During last weekend’s win over Minnesota, Austin Ramesh displayed one aspect of his intriguing skill set perhaps uncommon to a typical fullback.
On a 3rd-and-1 in the second quarter, the back lined up to the right side of the formation by tight end Kyle Penniston, then proceeded to take a handoff to the left side and gallop for a 41-yard gain. That led to a Wisconsin field goal and a 10–0 lead in the second quarter.
“It was kind of similar to the run we had last year against Western Michigan,” Ramesh said on Tuesday, referring to his game-sealing, 10-yard run in the fourth quarter of the 2017 Cotton Bowl. “We just drew it up last week and the guys up front ended up blocking it really well, and it worked well for us.”
Ramesh’s nimbleness and running ability shouldn’t be surprising, despite his roster listing of 6’1, 255 pounds. The former first-team all-state prep standout rushed for 5,939 career yards and 60 touchdowns on 9.7 yards per carry for Northland Pines High School.
“It’s good to make a big play like that,” Ramesh said. “That was my longest play by far, so it felt good to get out there and get a loose a little bit.”
A critical element of Wisconsin’s offense, Ramesh can run, and as seen with his pancake blocks this year, he can also open up holes for Jonathan Taylor and the Badgers’ other tailbacks.
Austin Ramesh at fullback pic.twitter.com/wMjkvp3Qd9— ʍaċɦօ ʍaռ (⊙ω⊙) (@scott_lee101) November 15, 2017
For all the lead blocking the redshirt junior takes on, right guard Beau Benzschawel believes those opportunities reciprocate back to Ramesh.
“He’s a stud. We call him the ‘Moose.’ He’s awesome,” Benzschawel said on Tuesday. “He’s a quiet guy, probably as you know, but he goes about his business every day. Super hard-working guy, but he just does his job, that’s all you can ask out of the guy. He does it, and he does it well.”
Both Ramesh and junior Alec Ingold, in a position that feels like football’s version of an endangered species, are crucial contributors to a Wisconsin offense that ranks third in the Big Ten in total offense (426 yards per game) and scoring offense (34.8 points per game).
Offensive coordinator Joe Rudolph praised both Ramesh and Ingold on Tuesday, as he believes the Badgers “have two great fullbacks” who are talented and playing at a high level.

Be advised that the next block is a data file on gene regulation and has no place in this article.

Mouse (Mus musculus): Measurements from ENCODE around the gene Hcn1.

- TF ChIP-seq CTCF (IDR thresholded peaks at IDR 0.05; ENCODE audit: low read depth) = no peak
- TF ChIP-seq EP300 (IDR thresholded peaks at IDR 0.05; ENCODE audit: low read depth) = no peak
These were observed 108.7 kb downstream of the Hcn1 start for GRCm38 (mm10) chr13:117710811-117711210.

“Austin, speaking specifically about him as a senior, he’s made a lot of plays this year,” Rudolph said. “He’s done a tremendous job blocking. He’s unselfish, and when he’s had opportunities to make play, he’s done just that, so I think he’s having an outstanding year.”
With all that Ramesh can do within Wisconsin’s offense and the multitude of ways he can influence a play, he noted his confidence has been a huge factor this season.
“I’ve been focusing on a lot more of my technique this year,” Ramesh said. “My body feels great, best it has probably since I’ve been here, too, so [I’m] just being confident in my body and confident in my technique. We practice hard every week and we always go into the game with reps on that look, so [I’m] just being confident and letting it loose.”
That ability and technique allowed him to demonstrate some impressive blocking against Iowa safety Jake Gervase in Wisconsin’s 38–14 win three weeks ago, leveling the defender with two specific blocks that became viral sensations.
In an era of college football where spread offenses and up-tempo schemes rein, the fullback and its many functions still hold a purpose at Wisconsin. This season, Ramesh has carried the ball 14 times for 77 yards with two touchdowns.
Against Minnesota, Ramesh finished with 43 yards on two rushes. The other run, a two-yard dive play on a 3rd-and-2, extended Wisconsin’s third scoring drive.
“Last week, it was totally stuffed up, and he just totally made an effort play and bounced it back and just kept his feet driving and got the first, which is just crazy,” Benzschawel said. “He should have been back [for] a one-yard loss but he just kept driving, kept grinding, and he got the first out of it. The guy’s awesome.”
In those short-yardage or goal-line situations, Ramesh and Ingold have been called upon with that fullback dive quite often this year, maybe so much so that it could be conceived as predictable. The results have not lied, though, as the duo has combined for five rushing touchdowns heading into the Big Ten Championship Game vs. Ohio State (Saturday, 7:17 p.m., FOX).
For Ramesh, who will play in his 39th career game on Saturday, getting the rock in key situations is not dissimilar feeling from his other duties in Wisconsin’s offense.
“It’s not too much different than just going in for a block. Everybody’s job every play is really important,” Ramesh said. “We always talk about our 1/11th and if the coaches are confident enough to put the ball in my hands, I know I gotta make a play. [I’m] just doing what they’re trusting me to do, and doing it to the best of my ability.”